HC Deb 24 July 1967 vol 751 cc12-3

Order for Second Reading read.

10.28 a.m.

The Under-Secretary of State for Scotland (Mr. Norman Buchan)

I beg to move, That the Bill be now read a Second time.

The Bill is pure consolidation, and, apart from Clause 18, which relates to the execution of warrants in Border counties of England and Scotland, and a number of amendments and repeals, applies only to Scotland. The main Statutes covered by the consolidation are the Police (Scotland) Act, 1956, the Seventh Schedule to the Police Act, 1964, and the Police (Scotland) Act, 1966.

The purpose is to have one main enactment relating to the police in Scotland which will be much more convenient to Members of this House and, of course, to all those who have to consult regularly the terms of the legislation, particularly police authorities and the police themselves, to whom it should be of special benefit. Accordingly, I commend the Bill to the House.

10.29 a.m.

Mr. Graham Page (Crosby)

The House is grateful to the hon. Gentleman for his explanation of the Bill. It is called the Police (Scotland) (No. 2) Bill, but it might be better called the Police (Scotland and Border Counties) (No. 2) Bill, because it affects England by Clause 18, under which certain powers are given to the police in the Border Counties. This puts right a piece of legislation that was bad in form, when we included in a Schedule to the 1964 Act amendments to the 1956 Act as they applied to Scotland, which were very difficult for any practitioner to read into the 1956 Act. Therefore, this is a very useful consolidation.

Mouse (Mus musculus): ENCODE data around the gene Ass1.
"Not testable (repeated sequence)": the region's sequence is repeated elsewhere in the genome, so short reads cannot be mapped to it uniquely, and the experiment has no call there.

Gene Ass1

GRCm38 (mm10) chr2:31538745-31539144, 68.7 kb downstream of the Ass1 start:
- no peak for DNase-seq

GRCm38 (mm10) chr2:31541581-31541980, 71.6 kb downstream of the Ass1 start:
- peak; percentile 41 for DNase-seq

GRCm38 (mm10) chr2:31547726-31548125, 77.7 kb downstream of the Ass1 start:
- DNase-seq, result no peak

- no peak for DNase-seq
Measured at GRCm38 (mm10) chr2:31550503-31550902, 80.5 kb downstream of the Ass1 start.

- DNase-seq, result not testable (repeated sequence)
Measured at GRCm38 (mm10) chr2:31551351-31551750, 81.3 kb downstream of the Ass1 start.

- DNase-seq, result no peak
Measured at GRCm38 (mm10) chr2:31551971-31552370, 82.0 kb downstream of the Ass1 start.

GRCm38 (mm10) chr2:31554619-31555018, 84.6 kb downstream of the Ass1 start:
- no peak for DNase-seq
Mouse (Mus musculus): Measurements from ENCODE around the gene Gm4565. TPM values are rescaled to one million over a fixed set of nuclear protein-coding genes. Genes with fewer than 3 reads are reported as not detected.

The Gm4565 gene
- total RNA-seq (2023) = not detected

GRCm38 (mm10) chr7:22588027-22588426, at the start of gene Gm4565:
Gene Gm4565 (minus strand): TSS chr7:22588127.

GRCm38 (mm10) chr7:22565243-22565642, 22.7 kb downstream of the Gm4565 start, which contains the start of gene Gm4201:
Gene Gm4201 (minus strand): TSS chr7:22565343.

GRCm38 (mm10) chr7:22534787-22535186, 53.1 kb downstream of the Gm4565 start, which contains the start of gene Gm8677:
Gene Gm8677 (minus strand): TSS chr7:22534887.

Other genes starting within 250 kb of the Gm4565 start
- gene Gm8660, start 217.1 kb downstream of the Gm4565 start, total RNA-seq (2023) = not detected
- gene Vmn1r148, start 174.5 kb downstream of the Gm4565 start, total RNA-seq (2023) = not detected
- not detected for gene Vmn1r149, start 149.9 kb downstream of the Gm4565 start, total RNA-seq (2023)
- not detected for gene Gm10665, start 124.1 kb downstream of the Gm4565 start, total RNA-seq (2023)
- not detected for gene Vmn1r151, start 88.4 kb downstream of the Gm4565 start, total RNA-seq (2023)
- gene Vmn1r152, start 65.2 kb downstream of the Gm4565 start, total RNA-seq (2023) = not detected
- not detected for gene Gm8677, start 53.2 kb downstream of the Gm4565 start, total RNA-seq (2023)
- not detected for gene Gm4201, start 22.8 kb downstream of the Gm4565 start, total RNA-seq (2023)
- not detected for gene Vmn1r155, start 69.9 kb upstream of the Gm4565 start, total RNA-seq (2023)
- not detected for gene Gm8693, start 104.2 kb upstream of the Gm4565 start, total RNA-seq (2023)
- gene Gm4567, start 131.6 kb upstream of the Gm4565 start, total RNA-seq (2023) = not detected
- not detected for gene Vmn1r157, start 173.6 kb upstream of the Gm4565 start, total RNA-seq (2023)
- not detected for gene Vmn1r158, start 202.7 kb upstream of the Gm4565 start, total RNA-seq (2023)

But we have a rather unusual report from the Joint Committee of the House of Lords and of the House of Commons appointed to consider all consolidation Bills, which gives rise to a need for an assurance from the Government that the conditions on which the Bill was recommended to the House have been carried out. The Report says that the Bill was drafted and is now submitted to the House on the assumption that the Road Traffic Regulation Bill will receive the Royal Assent before this Bill becomes law. It was only last week that we dealt with all the stages of the Road Traffic Regulation Bill, and I do not know what stage it has reached in another place or whether it has received, or when it will receive, the Royal Assent. Perhaps we might have an assurance that the business will be so arranged that that Bill will be presented to Her Majesty for Royal Assent before this Bill is so presented.

Secondly, the Committee said that the Bill was returned to this House on the assumption that the Road Traffic Regulation Bill would pass "in its present form". In fact, it was amended here only a few days ago, and that was subsequent to the Committee's Report. May we have an assurance that last week's Amendments do not affect in any way the Consolidation Bill now before us, that is, that all the conditions required by the Consolidation Committee will be, or have already been, carried out?

Mr. Buchan

I am grateful for the words with which the hon. Member for Crosby (Mr. Graham Page) opened his speech.

We can give both the assurances for which he asked. We will make sure that the Royal Assent is given to the Road Traffic Regulation Bill before this Bill, or at the same time. I am aware of the lion. Gentleman's second point. The situation is not substantially affected and the assurance can be given that the position is as it was. With that, I commend the Bill to the House.

Question put and agreed to.

Bill accordingly read a Second time.

Bill committed to a Committee of the whole House.—[Mr. Howie.]

Committee Tomorrow.